Nature on Display: In the Natural History Museum, one of the exhibits that caught my interest particularly was the model of an estuary. This model is not one that is given much attention, but I found it appealing because it was extremely detailed and it really provided a realistic view of a real estuary. One aspect I found very interesting is the fact that there were even fake bugs moving around. It really allowed me to get a good understanding of how estuaries are in the real world. By using this medium, it was much easier to convey how estuaries function. This model was very memorable because it was so natural and it really did a good job representing the dynamics of an estuary. Being able to observe every detail and see the interactions of animals and the environment really was one of the most enjoyable aspects of this model.
Nature and Ethics: Also in the Natural History Museum, there were many instances in which nature was described as a beauty of life rather than an object that should be utilized for economic gain. In particular, the exhibit about the Everglades was very informative and provided a lot of details concerning the wildlife and landscapes which allowed visitors to really get a grasp of just how important its preservation should be. The museum also provided plaques that explained the threats that Florida faces in concern of water resources. These plaques do an excellent job of detailing the issues and really outline how they affect the ecosystems of wildlife and even us humans. There is also information provided that give the visitors suggestions about how they can impact the environment by conserving. By being more informed, I was really able to comprehend the seriousness of these threats and it did, in a sense, instill an ethical responsibility in myself as I came to realize that nature is truly beautiful and its capabilities are essential to life as we know it. As Leopold says, we should strive to view ourselves as inhabitants of the environment rather than solely utilizing to our own benefit.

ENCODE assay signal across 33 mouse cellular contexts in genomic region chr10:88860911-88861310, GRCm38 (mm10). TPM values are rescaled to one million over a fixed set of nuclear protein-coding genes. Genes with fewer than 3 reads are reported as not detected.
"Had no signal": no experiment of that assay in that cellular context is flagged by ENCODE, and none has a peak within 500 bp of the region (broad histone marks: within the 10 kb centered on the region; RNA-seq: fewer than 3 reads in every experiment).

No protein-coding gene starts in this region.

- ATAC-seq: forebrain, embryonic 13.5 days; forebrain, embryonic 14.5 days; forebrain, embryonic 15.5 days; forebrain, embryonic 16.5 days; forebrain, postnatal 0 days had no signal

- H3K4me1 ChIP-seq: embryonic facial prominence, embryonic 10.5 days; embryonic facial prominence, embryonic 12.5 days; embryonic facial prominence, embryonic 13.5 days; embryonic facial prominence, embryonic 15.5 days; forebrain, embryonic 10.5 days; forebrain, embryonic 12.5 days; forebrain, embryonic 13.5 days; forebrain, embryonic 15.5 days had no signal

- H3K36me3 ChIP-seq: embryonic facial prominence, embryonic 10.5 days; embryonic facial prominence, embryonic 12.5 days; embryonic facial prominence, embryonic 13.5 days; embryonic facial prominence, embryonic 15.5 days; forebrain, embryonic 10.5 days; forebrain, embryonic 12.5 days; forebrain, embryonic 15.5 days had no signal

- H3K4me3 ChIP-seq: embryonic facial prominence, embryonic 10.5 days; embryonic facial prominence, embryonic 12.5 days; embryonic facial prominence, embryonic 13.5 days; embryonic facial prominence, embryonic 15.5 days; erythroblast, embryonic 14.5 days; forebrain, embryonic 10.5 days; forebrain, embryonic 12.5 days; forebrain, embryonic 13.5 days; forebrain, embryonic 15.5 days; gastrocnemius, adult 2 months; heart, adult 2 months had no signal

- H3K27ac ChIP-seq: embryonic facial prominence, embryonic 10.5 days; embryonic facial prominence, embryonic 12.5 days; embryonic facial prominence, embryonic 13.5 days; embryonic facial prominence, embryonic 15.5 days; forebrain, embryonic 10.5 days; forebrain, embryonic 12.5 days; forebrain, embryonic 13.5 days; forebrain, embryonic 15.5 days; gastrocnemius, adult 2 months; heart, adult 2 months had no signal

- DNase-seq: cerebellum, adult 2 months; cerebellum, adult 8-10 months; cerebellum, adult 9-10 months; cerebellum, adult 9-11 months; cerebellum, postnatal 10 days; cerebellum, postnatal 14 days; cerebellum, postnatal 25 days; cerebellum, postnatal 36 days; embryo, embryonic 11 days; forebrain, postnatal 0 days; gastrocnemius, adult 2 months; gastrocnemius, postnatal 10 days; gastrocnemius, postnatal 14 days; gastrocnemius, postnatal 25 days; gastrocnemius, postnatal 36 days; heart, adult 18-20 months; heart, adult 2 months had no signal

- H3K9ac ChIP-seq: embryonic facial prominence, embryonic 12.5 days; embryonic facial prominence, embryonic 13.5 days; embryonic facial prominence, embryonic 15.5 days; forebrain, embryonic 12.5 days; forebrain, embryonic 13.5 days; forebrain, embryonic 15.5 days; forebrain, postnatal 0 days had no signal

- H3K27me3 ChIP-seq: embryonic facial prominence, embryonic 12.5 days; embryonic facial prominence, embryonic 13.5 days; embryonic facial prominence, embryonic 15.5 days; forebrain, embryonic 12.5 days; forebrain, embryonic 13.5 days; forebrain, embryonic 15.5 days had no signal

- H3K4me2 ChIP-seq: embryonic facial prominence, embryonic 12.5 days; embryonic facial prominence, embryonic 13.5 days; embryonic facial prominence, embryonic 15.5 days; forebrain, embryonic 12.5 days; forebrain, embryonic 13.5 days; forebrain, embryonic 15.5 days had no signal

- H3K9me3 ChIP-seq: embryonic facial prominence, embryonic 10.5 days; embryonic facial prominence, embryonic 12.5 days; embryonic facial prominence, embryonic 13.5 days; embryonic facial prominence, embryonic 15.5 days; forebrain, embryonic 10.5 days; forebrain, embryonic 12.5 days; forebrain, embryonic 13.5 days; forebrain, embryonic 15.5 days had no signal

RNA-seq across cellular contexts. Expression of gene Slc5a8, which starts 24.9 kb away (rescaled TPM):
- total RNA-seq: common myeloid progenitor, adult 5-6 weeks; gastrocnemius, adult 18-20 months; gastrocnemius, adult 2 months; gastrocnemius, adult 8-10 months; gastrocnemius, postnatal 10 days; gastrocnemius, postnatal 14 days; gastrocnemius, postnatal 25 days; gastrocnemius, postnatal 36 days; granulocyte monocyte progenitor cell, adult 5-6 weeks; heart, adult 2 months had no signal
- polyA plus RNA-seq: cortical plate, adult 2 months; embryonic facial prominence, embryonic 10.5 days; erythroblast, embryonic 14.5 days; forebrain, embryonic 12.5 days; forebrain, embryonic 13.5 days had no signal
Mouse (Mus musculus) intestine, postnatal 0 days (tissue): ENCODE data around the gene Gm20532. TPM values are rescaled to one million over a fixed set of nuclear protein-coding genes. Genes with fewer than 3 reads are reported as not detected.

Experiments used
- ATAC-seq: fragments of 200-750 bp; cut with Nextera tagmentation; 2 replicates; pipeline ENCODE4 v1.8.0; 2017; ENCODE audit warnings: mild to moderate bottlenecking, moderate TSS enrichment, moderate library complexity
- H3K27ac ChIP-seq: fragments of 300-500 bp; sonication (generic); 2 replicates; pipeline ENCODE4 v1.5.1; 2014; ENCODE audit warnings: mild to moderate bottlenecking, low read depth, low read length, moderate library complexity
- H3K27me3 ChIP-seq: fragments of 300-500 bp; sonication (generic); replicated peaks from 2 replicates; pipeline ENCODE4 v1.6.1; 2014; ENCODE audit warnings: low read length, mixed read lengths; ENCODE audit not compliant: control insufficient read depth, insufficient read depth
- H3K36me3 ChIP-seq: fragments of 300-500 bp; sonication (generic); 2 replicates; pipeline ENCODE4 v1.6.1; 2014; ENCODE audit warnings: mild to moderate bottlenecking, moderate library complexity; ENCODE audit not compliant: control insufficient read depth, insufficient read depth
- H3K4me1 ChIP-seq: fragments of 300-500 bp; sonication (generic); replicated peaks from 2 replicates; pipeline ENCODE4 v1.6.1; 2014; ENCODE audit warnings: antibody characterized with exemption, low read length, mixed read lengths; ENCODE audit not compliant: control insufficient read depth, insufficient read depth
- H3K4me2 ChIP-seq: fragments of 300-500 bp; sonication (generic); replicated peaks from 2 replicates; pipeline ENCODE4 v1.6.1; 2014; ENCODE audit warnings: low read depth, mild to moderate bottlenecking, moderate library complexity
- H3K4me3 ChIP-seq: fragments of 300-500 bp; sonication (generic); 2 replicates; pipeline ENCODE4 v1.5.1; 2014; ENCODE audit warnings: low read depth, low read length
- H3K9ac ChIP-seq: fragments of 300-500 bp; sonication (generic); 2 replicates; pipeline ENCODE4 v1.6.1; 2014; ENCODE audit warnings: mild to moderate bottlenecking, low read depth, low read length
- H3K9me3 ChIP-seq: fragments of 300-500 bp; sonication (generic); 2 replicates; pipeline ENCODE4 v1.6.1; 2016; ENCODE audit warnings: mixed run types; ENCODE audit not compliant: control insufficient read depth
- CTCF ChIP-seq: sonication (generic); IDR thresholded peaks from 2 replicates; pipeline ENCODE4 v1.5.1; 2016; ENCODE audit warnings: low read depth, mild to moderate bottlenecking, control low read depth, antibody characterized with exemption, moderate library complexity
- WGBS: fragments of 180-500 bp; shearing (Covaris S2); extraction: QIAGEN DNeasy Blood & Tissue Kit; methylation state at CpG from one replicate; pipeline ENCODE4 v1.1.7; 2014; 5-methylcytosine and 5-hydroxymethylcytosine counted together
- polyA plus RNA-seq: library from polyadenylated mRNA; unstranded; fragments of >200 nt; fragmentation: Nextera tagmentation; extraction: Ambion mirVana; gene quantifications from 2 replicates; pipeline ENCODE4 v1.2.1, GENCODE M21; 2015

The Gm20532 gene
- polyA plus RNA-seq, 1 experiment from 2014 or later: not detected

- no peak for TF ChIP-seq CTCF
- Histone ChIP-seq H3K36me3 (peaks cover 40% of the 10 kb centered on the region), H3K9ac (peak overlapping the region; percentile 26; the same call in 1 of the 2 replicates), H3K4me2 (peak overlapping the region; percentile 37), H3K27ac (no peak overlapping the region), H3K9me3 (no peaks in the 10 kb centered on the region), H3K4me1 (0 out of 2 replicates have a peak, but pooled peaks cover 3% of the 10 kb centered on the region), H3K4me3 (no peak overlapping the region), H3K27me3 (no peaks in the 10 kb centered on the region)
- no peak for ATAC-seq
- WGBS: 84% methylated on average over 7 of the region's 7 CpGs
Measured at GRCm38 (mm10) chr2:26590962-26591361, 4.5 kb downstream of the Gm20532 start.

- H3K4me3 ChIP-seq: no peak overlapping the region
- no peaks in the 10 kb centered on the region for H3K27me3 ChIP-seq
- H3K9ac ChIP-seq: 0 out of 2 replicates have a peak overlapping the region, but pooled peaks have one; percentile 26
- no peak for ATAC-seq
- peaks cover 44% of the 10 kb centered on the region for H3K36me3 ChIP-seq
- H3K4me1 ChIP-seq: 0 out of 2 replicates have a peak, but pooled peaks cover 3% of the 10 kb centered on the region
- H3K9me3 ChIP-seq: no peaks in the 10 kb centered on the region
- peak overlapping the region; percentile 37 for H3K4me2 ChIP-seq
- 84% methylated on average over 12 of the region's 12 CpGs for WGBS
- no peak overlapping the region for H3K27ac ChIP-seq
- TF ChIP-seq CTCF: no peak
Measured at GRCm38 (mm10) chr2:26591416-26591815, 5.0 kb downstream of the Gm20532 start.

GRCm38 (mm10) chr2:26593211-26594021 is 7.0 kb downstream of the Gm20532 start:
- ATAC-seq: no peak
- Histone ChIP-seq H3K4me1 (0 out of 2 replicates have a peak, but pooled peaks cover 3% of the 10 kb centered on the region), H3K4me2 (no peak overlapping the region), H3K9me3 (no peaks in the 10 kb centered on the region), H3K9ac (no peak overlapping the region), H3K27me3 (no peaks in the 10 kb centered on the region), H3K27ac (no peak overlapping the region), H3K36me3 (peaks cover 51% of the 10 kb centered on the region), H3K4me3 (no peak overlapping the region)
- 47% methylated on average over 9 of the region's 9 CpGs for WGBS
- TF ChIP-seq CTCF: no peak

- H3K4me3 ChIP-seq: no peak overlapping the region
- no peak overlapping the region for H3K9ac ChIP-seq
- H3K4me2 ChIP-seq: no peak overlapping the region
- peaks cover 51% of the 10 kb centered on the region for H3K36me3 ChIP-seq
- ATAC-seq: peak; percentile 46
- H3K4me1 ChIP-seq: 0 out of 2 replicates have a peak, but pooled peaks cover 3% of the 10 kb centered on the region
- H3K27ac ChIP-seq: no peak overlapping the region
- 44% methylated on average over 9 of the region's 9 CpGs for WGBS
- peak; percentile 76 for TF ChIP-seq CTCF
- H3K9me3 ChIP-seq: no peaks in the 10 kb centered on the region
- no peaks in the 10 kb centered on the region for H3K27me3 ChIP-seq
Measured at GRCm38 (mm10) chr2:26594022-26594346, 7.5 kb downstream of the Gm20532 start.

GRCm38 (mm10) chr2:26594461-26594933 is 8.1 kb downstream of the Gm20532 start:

Water Threats in the Everglades
Nature and the Human Spirit: In the Natural History Museum there was a display of Midden, or the remains of what people left behind. This midden was able to allow archaeologists to understand and draw conclusions about ancient times and how people interacted with their environment. Even the simplest of things such as bottle glass, or olive jars are able to give us insight into how civilizations functioned. This made me realize that even the things we do today are later going to be looked back on and be considered less advanced. The museum really gave me a new perspective of life and made me contemplate about how nature is truly mysterious and it functions in ways that, sometimes, even scientist cannot describe. Learning about the midden and how humanity has evolved in relation to the environment has granted me a new appreciation of nature and all that it has to offer.
Credits: Introduction page photo obtained from: https://media.mnn.com/assets/images/2015/03/forest-path-germany.jpg.653x0_q80_crop-smart.jpg
All other photos obtained from Florida Museum of Natural History